I like live skipjacks and shad, next would come fresh cut skips & shad ( fresh- never frozen). Then I'd use frozen skips. That's my order of priority. This fall, it seemed like sometimes shad out produced skips. If the shad are small, we put 3 on a hook. Dave & I both caught some big fish on that, but I seemed to get most of my larger fish on whole skipjacks. I like them fresh-caught the same day, and then I'd fillet off one side of them too.
Of course you can't always get fresh bait. That's why it's good to keep a supply of frozen bait at all times. Even during the season, you can't find the live, so you can bait up with the frozen. I did get my largest fish on frozen cut skipjack.
Goldfish make an excellant bait. They are easy to keep alive & you can get some nices ones in Northside for 50 cents each. I caught my "prize" money fish in the Sept T on a goldfish within 5 minutes of the start ( a 14# flathead).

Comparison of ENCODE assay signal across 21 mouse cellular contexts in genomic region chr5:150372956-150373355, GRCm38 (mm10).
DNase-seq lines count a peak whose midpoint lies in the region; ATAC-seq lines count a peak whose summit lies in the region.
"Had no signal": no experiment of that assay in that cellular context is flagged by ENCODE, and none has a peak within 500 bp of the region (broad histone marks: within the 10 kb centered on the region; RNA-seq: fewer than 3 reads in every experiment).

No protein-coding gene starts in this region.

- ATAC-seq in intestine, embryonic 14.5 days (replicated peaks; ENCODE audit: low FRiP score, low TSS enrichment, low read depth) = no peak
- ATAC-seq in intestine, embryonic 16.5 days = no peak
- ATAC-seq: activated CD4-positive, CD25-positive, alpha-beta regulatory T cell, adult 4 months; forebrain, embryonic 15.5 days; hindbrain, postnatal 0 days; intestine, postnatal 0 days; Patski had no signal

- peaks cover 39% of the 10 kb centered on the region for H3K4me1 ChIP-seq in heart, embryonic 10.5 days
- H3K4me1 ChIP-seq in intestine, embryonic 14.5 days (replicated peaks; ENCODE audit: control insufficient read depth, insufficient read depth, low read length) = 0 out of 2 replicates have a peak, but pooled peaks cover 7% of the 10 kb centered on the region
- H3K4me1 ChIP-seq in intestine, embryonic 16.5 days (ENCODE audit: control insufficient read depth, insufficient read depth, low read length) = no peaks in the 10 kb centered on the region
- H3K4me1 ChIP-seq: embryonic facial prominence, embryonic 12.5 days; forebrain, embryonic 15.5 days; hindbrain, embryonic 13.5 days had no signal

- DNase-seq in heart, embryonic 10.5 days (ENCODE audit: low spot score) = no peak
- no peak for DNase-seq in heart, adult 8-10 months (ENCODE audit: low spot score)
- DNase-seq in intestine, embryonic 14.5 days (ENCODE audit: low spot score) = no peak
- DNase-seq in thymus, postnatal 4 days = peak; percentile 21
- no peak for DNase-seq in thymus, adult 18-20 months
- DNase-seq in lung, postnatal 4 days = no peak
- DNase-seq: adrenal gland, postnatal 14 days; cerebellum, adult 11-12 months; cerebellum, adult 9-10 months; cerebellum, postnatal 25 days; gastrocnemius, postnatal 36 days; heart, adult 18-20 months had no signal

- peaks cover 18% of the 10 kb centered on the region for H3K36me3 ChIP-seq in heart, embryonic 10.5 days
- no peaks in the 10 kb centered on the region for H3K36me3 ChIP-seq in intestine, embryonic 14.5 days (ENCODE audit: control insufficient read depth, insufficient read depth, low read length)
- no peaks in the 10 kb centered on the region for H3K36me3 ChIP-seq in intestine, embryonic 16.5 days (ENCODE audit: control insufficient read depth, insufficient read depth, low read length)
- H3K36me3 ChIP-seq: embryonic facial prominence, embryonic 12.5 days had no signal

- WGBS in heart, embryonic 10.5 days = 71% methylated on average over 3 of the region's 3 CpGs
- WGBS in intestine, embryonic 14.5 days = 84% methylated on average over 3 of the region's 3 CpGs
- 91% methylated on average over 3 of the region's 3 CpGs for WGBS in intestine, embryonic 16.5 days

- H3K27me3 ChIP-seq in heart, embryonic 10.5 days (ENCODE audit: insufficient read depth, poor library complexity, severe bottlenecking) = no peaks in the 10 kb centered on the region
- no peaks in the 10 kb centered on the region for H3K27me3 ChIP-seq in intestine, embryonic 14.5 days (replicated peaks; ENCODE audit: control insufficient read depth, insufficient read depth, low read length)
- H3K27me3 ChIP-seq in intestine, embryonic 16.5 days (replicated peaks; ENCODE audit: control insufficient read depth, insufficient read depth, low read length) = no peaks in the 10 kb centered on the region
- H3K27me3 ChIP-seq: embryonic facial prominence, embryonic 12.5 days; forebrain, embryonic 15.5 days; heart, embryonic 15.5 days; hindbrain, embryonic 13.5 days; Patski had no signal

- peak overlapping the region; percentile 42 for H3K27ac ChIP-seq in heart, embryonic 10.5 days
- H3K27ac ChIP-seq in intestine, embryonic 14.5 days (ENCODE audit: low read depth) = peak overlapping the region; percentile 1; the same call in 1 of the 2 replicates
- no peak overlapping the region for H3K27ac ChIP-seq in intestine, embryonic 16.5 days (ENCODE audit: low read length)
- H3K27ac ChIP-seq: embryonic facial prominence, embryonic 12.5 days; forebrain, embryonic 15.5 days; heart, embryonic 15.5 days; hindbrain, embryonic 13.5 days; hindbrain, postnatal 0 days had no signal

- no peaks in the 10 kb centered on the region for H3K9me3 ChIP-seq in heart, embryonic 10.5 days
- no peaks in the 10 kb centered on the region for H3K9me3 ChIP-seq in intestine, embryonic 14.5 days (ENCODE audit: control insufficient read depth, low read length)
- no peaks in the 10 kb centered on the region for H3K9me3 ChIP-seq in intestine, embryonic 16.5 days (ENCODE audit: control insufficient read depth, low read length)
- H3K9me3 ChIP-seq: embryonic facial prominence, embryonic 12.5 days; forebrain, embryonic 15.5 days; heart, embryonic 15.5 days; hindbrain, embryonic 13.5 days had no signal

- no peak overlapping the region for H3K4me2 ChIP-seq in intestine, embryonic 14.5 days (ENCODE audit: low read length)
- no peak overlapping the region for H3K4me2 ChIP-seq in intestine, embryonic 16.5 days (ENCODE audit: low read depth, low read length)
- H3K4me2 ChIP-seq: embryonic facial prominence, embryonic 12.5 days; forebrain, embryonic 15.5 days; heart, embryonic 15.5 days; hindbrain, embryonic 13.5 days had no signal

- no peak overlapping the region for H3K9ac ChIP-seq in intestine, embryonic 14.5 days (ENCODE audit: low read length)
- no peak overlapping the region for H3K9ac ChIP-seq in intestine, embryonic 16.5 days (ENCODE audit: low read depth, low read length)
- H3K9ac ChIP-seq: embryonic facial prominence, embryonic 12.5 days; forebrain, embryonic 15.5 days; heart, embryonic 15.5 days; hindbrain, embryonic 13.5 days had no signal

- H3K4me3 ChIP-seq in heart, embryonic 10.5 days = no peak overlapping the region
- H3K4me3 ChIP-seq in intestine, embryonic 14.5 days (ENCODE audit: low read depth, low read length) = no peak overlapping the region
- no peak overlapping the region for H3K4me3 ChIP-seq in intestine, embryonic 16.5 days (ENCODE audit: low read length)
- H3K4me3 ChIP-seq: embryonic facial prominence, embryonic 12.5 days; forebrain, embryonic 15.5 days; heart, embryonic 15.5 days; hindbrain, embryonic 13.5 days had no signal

I was reading where therse guys are experimenting with freezing baits. They are cutting it & using the vacuum seal, but are sealing it in jars vs. bags. They are adding scents, and grinding up the gut sack, heads, gills and adding garlic, etc then freezing it all together. That way all the pieces are soaked. The day you are going fishing, you pull out a jar & let it defrost. You can also use it as a dip bait after you've baited the hooks. They claim it outperforms even fresh bait- tested on channel cats. One advantage the vacuum has is it removes the air & will also force the mixture to penetrate the bait from the pressure. There's one pump that produces 28" of vacuum & comes with the jar attachment. Channels are scavengers, haven't heard much about larger fish caught on it yet. As with any bait, the season & availibility of bait will determine what's best.